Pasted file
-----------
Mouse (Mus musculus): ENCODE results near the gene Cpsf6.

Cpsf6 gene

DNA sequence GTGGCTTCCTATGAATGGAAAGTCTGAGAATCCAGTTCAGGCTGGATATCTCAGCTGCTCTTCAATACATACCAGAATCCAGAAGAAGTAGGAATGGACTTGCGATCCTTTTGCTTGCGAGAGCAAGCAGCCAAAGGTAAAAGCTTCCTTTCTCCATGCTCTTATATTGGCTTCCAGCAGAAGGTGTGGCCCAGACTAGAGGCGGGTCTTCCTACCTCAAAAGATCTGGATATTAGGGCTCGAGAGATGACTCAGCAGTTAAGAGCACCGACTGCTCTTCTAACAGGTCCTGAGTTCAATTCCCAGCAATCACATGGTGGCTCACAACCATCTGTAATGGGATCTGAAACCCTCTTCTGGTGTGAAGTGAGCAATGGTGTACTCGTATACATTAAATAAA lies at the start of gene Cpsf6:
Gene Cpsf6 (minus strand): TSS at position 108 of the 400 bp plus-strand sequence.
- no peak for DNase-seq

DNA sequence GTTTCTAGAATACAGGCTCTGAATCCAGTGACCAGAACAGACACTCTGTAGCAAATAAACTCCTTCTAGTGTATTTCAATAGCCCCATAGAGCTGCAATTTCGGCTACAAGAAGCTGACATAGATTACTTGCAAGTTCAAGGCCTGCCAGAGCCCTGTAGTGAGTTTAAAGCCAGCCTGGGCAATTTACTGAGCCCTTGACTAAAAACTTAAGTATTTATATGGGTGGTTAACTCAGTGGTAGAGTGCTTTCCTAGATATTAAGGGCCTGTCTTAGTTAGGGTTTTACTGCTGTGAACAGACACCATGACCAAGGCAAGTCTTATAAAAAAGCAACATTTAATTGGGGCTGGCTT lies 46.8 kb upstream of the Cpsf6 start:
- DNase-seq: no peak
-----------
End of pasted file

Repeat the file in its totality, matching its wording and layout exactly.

Mouse (Mus musculus): ENCODE results near the gene Cpsf6.

Cpsf6 gene

DNA sequence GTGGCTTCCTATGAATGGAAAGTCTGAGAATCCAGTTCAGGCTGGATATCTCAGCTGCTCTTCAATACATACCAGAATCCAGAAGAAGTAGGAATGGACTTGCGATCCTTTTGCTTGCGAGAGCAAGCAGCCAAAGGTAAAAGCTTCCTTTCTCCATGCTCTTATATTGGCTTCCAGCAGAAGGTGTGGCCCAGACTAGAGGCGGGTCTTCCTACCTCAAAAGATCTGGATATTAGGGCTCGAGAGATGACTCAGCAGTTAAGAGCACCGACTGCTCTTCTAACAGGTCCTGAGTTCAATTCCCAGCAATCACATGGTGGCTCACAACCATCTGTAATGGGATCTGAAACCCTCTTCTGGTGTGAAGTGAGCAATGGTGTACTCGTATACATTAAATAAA lies at the start of gene Cpsf6:
Gene Cpsf6 (minus strand): TSS at position 108 of the 400 bp plus-strand sequence.
- no peak for DNase-seq

DNA sequence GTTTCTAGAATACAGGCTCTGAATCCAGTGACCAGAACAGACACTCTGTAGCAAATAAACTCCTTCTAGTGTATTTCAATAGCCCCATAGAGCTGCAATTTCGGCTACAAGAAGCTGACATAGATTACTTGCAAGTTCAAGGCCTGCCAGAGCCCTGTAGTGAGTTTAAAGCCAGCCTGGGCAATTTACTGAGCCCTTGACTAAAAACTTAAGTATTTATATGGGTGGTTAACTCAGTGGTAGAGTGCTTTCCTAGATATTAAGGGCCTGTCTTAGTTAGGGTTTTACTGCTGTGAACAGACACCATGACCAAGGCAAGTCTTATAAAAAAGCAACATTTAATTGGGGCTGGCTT lies 46.8 kb upstream of the Cpsf6 start:
- DNase-seq: no peak